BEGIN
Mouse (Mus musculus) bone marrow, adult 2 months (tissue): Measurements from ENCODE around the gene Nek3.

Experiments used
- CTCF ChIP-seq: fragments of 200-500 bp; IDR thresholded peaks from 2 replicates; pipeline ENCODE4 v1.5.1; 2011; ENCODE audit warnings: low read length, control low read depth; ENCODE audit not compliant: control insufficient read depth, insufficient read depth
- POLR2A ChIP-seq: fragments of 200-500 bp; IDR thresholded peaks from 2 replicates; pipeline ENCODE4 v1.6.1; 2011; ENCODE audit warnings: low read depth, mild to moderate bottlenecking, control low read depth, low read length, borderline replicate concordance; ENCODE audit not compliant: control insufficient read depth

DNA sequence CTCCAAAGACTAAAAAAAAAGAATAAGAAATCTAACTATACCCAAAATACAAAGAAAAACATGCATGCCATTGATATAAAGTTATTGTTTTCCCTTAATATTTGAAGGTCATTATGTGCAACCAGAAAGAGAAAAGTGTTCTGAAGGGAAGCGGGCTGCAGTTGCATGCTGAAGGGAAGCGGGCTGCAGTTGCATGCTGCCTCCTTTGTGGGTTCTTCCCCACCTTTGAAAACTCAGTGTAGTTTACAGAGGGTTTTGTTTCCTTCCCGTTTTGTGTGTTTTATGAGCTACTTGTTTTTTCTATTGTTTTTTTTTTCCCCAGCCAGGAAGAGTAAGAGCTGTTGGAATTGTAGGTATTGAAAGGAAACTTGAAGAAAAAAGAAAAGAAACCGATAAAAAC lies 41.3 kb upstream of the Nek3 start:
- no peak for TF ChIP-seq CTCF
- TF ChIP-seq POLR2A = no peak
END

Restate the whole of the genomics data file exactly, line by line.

Mouse (Mus musculus) bone marrow, adult 2 months (tissue): Measurements from ENCODE around the gene Nek3.

Experiments used
- CTCF ChIP-seq: fragments of 200-500 bp; IDR thresholded peaks from 2 replicates; pipeline ENCODE4 v1.5.1; 2011; ENCODE audit warnings: low read length, control low read depth; ENCODE audit not compliant: control insufficient read depth, insufficient read depth
- POLR2A ChIP-seq: fragments of 200-500 bp; IDR thresholded peaks from 2 replicates; pipeline ENCODE4 v1.6.1; 2011; ENCODE audit warnings: low read depth, mild to moderate bottlenecking, control low read depth, low read length, borderline replicate concordance; ENCODE audit not compliant: control insufficient read depth

DNA sequence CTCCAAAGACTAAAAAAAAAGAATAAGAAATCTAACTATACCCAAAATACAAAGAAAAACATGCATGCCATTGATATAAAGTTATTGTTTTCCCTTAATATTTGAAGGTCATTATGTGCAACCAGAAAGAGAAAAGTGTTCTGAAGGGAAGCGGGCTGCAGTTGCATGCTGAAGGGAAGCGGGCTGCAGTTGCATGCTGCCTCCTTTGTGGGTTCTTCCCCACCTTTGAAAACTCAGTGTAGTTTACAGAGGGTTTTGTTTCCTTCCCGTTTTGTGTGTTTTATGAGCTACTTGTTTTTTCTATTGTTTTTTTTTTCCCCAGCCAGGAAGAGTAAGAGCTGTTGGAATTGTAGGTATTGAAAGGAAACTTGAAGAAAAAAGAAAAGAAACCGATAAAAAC lies 41.3 kb upstream of the Nek3 start:
- no peak for TF ChIP-seq CTCF
- TF ChIP-seq POLR2A = no peak